4) Large And / Or Rapid Movements of Funds
Money launderers often try to ‘layer’ funds by switching between several accounts in different institutions / jurisdictions in an attempt to confuse the audit trail. A legitimate businessman, however, would seek to minimise bureaucracy and bank charges.
5) Unrealistic Wealth Compared To Customer Profile
A number of cases include disclosures where individuals with little or no wealth / no employment pay large sums of money into accounts. Often these funds are directly derived from crime, or are being ‘looked after’ while the real criminal is being investigated by police.
6) Defensive Stance to Questioning
Inexperienced launderers may not be able to prepare a reasonable cover story concerning the origins of illegal funds. Generally, an ‘honest’ customer will always be willing to answer questions concerning his funds. 
Money launderers and terrorism financiers remain on the lookout for new techniques which will obscure the origins of the funds and give apparent legitimacy to their activity. They will quickly embrace new products and technologies. AML/CTF officials should on a regular basis review their products, services and individual customers to ensure AML/CTF programs, processes and training match the changing levels of ML/TF risk.
Frontline defences
Opportunities exist to identify money laundering at all stages of money transactions. The frontline staffs of banks increasingly play a bigger role in identifying and reporting suspicious transactions.
Nervous or uncooperative behaviour exhibited by customers such as avoidance of eye contact or reluctance to provide documents could trigger suspicion.
It is also known that introducing the illegal sale proceeds of small drug units into the financial system can be done through a bank teller.  Money presented in unusual condition – for example, damp, odorous or covered with a substance – or multiple deposits of small notes indicating the unit price of illicit drugs should all raise concern.
For financial services staff, creating a STR can be a monotonous and tedious job, but dirty money supports the weapons purchases, bribes and other corrupt activities and a single STR can help stop this.
As a rule, suspicious transactions are mostly inconsistent with the normal behaviour pattern of the customer.  By screening transactions for indicators, typologies and unusual activity, a suspicion of criminal activity may arise.  A transaction may have many factors that do not raise suspicion when considered individually, but taken in its entirety may suggest criminal activity.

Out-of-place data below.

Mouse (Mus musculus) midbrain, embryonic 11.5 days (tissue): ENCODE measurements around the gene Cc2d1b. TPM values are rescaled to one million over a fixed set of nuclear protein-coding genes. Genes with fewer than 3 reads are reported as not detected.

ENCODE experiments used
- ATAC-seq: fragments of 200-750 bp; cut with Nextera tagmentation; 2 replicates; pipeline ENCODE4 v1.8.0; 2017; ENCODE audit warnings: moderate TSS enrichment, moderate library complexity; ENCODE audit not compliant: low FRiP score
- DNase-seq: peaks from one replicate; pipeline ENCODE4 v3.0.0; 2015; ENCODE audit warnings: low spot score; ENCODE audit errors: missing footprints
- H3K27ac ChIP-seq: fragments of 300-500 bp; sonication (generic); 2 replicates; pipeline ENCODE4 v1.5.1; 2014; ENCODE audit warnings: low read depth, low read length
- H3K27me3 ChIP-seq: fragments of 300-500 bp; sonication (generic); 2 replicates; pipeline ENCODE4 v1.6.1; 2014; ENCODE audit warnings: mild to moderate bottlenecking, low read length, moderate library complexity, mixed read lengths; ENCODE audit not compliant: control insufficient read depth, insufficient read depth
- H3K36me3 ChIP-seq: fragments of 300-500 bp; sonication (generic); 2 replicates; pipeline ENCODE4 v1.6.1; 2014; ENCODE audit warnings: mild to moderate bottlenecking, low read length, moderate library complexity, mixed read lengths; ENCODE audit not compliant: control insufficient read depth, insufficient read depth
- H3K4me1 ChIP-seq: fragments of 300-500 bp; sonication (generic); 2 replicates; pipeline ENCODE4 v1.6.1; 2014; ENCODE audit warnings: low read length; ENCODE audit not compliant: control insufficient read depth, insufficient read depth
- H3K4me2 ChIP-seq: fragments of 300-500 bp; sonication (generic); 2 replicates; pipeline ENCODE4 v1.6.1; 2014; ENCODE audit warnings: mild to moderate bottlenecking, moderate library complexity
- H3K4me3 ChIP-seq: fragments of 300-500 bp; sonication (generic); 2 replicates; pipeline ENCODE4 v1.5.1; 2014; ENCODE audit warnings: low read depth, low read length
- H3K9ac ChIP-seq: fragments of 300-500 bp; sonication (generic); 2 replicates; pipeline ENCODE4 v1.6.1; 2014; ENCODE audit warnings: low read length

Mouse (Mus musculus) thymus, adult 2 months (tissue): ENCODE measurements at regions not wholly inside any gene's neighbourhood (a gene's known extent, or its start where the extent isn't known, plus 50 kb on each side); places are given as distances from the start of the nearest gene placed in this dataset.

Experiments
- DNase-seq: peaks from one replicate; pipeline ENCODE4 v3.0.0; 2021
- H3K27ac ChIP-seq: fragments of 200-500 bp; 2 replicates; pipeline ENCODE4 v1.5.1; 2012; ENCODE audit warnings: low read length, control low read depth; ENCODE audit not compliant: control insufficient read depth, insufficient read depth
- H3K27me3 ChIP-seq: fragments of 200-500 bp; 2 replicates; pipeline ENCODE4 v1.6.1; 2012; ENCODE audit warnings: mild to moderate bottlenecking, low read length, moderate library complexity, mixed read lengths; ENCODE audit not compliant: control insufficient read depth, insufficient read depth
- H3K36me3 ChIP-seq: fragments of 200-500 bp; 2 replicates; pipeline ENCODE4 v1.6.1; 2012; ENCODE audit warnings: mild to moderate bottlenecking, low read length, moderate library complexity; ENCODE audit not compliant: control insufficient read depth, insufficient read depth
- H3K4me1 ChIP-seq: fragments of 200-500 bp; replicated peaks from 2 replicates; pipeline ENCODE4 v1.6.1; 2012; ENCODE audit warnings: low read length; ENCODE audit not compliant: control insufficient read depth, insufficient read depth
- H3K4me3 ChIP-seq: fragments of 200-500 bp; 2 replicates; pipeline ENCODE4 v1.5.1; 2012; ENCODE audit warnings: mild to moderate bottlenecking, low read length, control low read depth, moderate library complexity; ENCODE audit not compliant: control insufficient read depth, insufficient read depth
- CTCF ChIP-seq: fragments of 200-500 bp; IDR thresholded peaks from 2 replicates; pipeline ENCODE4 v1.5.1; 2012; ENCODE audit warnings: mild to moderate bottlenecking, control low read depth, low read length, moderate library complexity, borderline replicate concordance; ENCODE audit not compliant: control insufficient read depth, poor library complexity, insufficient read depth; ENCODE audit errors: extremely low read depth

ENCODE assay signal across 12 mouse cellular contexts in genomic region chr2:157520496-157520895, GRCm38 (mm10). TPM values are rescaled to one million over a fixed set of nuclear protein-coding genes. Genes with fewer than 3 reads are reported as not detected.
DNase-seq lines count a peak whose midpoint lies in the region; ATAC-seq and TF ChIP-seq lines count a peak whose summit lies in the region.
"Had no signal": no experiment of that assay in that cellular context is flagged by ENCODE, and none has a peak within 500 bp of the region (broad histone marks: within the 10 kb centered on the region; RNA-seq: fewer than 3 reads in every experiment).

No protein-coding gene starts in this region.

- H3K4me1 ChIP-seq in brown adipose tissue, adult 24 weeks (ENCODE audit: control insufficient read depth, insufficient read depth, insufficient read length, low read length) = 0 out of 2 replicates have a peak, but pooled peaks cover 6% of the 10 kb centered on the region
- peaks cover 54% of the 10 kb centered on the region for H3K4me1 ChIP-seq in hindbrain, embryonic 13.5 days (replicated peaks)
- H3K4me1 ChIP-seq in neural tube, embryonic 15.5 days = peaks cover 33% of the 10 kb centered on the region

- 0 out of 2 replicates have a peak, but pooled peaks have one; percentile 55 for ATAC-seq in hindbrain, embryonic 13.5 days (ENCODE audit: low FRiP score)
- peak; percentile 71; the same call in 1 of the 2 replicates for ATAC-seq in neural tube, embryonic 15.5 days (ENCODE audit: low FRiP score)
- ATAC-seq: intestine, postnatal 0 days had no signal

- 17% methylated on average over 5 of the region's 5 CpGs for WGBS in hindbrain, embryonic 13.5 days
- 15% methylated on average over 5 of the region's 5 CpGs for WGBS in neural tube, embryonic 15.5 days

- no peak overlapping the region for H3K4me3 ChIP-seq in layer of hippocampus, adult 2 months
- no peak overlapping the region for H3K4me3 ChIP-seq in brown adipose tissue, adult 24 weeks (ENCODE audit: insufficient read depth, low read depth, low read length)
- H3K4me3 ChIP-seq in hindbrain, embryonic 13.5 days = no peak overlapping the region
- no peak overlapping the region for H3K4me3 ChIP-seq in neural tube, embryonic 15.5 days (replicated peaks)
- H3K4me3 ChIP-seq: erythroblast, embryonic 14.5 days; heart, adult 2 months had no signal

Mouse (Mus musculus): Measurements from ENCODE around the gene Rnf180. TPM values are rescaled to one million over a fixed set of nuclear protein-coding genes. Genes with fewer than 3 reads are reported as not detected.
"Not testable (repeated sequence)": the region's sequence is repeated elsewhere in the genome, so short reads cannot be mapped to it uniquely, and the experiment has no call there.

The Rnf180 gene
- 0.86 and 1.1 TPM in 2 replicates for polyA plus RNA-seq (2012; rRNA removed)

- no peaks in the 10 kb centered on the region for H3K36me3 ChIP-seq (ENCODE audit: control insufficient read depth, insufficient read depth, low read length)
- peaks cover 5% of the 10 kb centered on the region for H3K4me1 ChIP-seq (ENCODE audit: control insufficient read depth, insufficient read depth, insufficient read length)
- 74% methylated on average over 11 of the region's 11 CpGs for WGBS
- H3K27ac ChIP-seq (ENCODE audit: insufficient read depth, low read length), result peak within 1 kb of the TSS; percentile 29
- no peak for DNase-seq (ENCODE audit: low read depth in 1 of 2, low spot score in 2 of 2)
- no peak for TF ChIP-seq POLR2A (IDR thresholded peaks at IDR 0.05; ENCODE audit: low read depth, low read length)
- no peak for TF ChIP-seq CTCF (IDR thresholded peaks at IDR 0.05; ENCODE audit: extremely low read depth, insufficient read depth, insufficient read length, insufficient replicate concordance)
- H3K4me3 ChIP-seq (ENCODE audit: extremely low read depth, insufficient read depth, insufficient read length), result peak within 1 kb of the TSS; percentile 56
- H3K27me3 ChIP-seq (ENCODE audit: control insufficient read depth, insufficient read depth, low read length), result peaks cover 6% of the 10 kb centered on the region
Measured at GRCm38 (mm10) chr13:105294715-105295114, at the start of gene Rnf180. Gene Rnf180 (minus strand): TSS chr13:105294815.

A large transaction may be considered suspicious if it does not fit with the customer’s financial profile.  Comparing the transaction to previous account records might show this is unusual activity and may also suggest if any patterns indicating criminal activity exist.
Financial institutions must remain vigilant as criminals look for new ways to obscure their illicit activities. What constitutes a suspicious transaction or behaviour is unique to each financial institution and depends on their risk assessment and customer profile, and is not static. By analyzing customer behaviour to detect suspicious transactions that trigger a STR, frontline staff will help disrupt the flow of dirty money that supports drug-trafficking, weapons purchases, and other illegal activities that, ultimately, result in violence and serious crime.
(Saiyid (SSA) Zaidi is a training and development consultant as well as external subject matter expert at the Educom Group Banker's Academy in New York.)
8 years ago
Very informative article. It says a lot about the author's intellect and knowledge of the subject.
8 years ago
This article speaks a lot about the author's intellect and knowledge of the subject. Very informative